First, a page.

Use of fall-grown oats in dairy cropping systems – Dr. Wayne Coblentz, USDA-ARS
Although there is no research yet, some producers have targeted old alfalfa stands for a final hay or silage harvest in late-July, killed regrowth and applied manure before no-till drilling oats to meet the early August target date for planting. With this early August timeline, plants will approach boot stage by mid-October with peak yield occurring sometime around November 1. However, these guidelines are both varietal- and weather-dependent.
- Fall-grown oats mature as the temperature drops. Since ambient temperature influences lignin production, concentrations of lignin are usually much lower in fall-grown oats than spring-grown oats. Generally, spring-grown oats at heading contain about 60 percent NDF and 6 percent lignin. Fall-grown oats, harvested about November 1, contain 50 percent or less lignin. While this improves digestibility, very low lignin concentrations make oat plants susceptible to severe lodging during late-fall snow events. If a harvest as silage is planned, weather forecasts should be monitored regularly until the crop has been harvested.
Fall-grown oat forages are normally subject to frost events before harvest. When these events coincide with the late-stem elongation, or the boot stages of growth, plant cells accumulate sugar. We have observed concentrations of water-soluble carbohydrates (sugars) in excess of 20 percent of DM. However, sugar accumulation declines substantially if frost events occur after the plants are headed. The accumulation of sugar stabilizes the energy density of oat forages over a wide time interval for potential use; estimates of energy density after frost events are often comparable to corn silage, and may exceed 70 percent TDN.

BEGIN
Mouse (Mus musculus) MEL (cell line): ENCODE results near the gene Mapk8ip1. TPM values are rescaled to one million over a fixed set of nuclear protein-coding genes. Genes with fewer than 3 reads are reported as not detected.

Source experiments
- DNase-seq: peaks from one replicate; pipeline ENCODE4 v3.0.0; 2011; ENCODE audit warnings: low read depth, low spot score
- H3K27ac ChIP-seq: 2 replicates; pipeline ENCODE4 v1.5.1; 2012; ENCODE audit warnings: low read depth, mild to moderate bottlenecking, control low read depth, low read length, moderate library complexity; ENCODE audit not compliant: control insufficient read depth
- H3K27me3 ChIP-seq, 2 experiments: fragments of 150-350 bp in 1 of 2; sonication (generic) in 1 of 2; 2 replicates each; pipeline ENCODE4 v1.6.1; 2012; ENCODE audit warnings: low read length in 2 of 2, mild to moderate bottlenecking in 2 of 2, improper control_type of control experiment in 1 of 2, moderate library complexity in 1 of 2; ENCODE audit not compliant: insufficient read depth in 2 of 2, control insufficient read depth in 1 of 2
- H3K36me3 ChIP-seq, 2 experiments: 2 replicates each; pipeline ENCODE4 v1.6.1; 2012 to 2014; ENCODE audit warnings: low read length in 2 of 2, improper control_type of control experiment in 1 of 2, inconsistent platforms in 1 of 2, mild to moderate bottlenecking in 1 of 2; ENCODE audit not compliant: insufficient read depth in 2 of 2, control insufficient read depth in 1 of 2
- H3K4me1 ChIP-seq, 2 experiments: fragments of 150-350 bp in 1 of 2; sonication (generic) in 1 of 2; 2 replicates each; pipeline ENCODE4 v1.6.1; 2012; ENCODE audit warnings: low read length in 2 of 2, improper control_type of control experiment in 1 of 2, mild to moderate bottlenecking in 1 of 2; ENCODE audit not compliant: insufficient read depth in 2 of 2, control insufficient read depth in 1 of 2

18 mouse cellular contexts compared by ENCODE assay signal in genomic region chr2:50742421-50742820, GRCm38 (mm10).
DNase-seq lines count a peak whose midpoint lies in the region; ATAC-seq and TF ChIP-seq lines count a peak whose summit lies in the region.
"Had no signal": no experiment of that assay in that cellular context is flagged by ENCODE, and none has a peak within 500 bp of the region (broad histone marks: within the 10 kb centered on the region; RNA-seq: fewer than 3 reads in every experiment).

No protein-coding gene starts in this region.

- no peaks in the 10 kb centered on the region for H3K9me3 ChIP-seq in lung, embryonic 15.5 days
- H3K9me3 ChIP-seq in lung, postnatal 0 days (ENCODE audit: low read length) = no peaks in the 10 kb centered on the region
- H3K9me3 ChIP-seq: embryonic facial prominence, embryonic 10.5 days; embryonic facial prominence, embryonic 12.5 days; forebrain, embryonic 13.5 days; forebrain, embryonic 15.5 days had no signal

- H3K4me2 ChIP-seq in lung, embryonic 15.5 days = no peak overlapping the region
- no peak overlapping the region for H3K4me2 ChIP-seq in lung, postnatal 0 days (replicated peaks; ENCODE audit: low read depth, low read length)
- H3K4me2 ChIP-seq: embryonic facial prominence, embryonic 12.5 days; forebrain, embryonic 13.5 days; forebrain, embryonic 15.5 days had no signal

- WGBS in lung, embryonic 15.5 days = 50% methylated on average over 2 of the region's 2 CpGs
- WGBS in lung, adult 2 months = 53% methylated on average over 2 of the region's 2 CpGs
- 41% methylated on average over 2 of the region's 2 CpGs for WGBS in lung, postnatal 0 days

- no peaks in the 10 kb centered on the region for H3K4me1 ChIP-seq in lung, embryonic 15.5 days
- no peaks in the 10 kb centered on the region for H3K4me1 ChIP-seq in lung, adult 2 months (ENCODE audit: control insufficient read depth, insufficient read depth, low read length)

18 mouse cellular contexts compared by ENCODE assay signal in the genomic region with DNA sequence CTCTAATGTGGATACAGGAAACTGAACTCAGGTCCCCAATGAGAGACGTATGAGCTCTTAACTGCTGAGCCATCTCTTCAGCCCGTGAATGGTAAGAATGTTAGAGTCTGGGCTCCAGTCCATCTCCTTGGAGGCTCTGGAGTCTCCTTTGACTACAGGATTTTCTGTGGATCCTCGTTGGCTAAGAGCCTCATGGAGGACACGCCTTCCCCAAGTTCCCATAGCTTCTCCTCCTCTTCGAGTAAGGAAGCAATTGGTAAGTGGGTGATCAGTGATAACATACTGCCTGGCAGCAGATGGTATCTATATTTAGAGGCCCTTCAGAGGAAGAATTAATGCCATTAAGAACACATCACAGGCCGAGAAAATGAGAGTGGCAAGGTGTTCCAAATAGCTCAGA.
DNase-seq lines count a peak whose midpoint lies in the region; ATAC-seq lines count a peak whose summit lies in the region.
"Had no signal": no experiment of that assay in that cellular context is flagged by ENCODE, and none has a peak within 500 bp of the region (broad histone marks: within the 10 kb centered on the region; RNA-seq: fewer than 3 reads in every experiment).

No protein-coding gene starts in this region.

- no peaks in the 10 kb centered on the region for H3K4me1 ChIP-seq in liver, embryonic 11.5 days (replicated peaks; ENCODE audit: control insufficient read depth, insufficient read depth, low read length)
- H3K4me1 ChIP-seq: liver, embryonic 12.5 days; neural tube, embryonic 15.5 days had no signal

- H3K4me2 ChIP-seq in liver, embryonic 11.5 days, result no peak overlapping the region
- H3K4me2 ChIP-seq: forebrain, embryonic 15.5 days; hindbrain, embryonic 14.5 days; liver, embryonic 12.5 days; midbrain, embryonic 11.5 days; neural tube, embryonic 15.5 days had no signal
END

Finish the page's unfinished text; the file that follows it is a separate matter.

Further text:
With an early-August planting date, grazing usually can be initiated by October 1 and concluded by December 1. The grazing initiation date is important and requires planning. Since there is little potential for regrowth after grazing, fall-grown oat forages must be viewed as stockpiled forage. As a result, grazing too soon will greatly reduce the number of potential grazing days from any pasture, while waiting too long to begin grazing risks losing oat forage to extended snow cover. Producers need to consider the amount of oat forage they want their livestock to consume, the number of animals and the amount of forage available as they develop a management strategy. The photo to the left illustrates the importance of varietal selection and planting date for fall-grown oat forages. Planting dates were July, 15, August 1, and August 15, and the photo was taken on October 1, 2008 at Marshfield, Wisconsin.
Author’s note: Mention of trade names or commercial products in this publication is solely for the purpose of providing specific information and does not imply recommendation or endorsement by the U.S. Department of Agriculture.